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Judge Blocks Kansas' Proof-Of-Citizenship Voting Registration Requirement

Two women cast their ballots for Republican candidates during the state's Republican caucuses on March 5 in Wichita, Kan.
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Two women cast their ballots for Republican candidates during the state's Republican caucuses on March 5 in Wichita, Kan.

In the latest development in a long-standing disagreement between Kansas election officials and the federal Election Assistance Commission, a judge in Kansas has ruled that the state can't require people to show proof of U.S. citizenship when registering to vote at a motor vehicle office.

According to court documents, U.S. District Judge Julie Robinson ruled Tuesday that Kansas' proof-of-citizenship requirement violates a provision of the National Voter Registration Act that requires "only the minimum amount of information" to determine a voter's eligibility.

Robinson's decision means that Kansas must register thousands of voters whose paperwork was on hold because they did not show proof of citizenship. Her decision, however, will not take effect until the end of the month in order to give the state time to appeal, the Associated Press reports, which adds that the state intends to do so.

The ruling is the most recent move in a back-and-forth over the proof-of-citizenship requirement, but it isn't the first time a judge has ruled Kansas can't ask would-be voters for proof of citizenship.

As NPR's Pam Fessler reported in February, "A state judge ruled that Kansas Secretary of State Kris Kobach could not enforce the proof-of-citizenship requirement for those who use the federal [voter registration] form."

But then, the EAC's executive director, Brian Newby — who is a former county elections official in Kansas — stated in a letter that the agency had "updated the instructions on filling out that federal form to include the proof-of-citizenship requirement for Kansas residents," Pam reported.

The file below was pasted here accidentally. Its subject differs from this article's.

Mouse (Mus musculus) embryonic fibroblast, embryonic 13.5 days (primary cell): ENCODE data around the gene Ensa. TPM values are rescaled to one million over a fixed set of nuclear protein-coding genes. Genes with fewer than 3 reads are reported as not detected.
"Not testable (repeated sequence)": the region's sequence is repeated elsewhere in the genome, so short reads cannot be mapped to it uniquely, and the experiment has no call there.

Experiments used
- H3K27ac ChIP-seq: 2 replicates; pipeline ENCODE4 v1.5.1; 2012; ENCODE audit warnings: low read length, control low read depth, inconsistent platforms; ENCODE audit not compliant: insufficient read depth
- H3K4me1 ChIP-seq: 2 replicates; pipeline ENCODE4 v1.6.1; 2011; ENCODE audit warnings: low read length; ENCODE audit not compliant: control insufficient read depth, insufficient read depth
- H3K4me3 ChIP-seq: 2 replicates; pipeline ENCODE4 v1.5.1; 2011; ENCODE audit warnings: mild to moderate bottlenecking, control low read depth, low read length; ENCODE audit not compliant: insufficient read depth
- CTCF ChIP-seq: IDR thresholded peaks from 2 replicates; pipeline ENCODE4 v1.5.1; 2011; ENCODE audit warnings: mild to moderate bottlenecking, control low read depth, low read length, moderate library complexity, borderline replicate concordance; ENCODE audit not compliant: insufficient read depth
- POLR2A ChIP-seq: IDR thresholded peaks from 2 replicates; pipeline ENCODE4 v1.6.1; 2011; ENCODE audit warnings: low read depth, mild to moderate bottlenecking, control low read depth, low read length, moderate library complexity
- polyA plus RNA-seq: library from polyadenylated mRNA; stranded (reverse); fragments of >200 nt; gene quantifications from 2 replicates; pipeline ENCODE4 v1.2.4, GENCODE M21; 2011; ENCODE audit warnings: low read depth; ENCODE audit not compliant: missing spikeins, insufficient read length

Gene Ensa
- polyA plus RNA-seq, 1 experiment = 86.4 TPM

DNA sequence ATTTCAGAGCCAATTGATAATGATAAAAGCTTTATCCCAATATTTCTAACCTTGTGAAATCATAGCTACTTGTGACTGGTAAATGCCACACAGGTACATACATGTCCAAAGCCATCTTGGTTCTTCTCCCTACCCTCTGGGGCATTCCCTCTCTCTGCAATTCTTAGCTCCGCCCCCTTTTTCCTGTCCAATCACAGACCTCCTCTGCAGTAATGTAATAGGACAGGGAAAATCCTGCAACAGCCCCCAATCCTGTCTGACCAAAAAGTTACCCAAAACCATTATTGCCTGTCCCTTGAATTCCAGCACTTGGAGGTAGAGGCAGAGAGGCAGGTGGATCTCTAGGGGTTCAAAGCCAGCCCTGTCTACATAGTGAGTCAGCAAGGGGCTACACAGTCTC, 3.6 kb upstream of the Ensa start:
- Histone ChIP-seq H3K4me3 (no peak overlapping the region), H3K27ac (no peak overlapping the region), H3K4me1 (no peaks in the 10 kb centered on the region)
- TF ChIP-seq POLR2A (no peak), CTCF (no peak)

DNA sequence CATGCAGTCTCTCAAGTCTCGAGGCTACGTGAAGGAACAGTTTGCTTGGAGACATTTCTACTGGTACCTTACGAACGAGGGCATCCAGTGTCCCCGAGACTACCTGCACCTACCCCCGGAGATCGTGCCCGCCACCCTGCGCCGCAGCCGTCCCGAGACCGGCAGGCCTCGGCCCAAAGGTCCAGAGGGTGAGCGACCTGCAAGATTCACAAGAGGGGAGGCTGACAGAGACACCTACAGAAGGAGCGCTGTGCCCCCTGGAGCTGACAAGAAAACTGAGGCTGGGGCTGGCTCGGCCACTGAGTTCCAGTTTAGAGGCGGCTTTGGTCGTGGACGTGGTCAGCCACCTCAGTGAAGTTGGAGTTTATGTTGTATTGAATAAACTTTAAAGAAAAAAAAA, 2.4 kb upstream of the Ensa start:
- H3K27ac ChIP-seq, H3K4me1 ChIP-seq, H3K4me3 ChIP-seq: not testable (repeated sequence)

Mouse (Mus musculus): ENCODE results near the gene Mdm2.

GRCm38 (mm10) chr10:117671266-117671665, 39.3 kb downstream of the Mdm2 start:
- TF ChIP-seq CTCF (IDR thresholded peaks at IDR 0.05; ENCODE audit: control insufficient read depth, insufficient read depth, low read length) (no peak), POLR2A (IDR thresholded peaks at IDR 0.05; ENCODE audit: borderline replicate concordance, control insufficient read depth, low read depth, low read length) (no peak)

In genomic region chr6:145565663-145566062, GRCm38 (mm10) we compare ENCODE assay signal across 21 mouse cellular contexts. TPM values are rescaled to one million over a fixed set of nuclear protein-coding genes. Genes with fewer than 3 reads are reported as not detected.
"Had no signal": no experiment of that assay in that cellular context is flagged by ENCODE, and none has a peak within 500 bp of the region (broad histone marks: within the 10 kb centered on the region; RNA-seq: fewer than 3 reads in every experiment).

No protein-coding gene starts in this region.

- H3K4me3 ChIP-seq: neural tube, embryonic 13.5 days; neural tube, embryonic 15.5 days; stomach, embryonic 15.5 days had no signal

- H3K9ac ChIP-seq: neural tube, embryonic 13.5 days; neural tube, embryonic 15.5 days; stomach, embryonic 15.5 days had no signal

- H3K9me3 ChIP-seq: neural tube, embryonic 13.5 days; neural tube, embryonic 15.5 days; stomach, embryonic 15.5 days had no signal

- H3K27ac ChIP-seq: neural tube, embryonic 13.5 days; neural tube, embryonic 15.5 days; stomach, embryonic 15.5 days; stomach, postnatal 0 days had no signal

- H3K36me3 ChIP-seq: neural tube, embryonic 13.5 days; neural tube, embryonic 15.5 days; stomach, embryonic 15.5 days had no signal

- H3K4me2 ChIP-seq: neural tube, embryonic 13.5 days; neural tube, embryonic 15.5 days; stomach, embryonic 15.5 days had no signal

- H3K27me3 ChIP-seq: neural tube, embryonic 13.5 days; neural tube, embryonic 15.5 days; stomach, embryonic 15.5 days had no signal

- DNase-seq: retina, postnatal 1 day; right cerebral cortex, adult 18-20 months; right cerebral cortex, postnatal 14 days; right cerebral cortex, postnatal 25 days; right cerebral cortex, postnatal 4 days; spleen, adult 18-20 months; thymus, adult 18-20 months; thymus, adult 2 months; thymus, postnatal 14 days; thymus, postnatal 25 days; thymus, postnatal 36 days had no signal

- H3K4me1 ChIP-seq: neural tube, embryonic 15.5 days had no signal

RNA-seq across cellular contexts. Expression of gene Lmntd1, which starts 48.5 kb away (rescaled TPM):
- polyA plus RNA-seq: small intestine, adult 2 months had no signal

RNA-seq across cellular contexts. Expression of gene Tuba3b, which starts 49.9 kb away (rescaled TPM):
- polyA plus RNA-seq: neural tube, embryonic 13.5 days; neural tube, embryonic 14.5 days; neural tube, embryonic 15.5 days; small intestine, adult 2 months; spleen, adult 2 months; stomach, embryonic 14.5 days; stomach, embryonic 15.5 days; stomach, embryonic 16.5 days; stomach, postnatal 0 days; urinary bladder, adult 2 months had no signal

Newby's action came after "previous EAC executive directors had refused to add the requirement," she said.

The maneuvering didn't end there, as Pam reported:

"[Newby's letter] led one of the EAC's three commissioners — Thomas Hicks, the only Democratic appointee — to issue a highly unusual statement Tuesday calling for Newby's letter to be withdrawn. He said it 'contradicts policy and precedent previously established by this commission,' and he called on the commission to review the matter in a public forum.

"For his part, Newby told NPR that he believes it's within his power to make changes to the instructions that accompany the federal voter registration form, in response to a state's request. But he said that 'any interested party' can ask the commission to review his decision.

" 'The decision isn't final,' he said. 'This started a process.' "

Now, unless a higher court stays U.S. District Judge Robinson's injunction against the proof-of-citizenship requirement, it would take effect after May 31, effectively clearing the way for the people whose voter registrations are currently in limbo to vote in the 2016 federal elections.

Kobach, Kansas' secretary of state, has argued that — in order to prevent voter fraud — people who cannot produce a birth certificate or other document showing U.S. citizenship should not be able to vote.

However, the AP reported:

"The evidence shows only three instances in Kansas where non-citizens voted in a federal election between 1995 and 2013, and about 14 non-citizens attempted to register during that time. The court noted the 'magnitude of harm' caused by 18,372 applicants at motor vehicle offices who were denied registration due to the state's proof-of-citizenship law."

In her decision, Robinson wrote that "even if instances of non-citizens voting cause indirect voter disenfranchisement by diluting the votes of citizens, such instances pale in comparison to the number of qualified citizens who have been disenfranchised by this law."

The American Civil Liberties Union praised the decision.

"This ruling lifts the barrier that the state illegally imposed on Kansans who were trying to register to vote," Dale Ho, director of the ACLU's Voting Rights Project, said in a statement. "It means thousands of people who could have been sidelined during the upcoming primary and general election will be able to participate."

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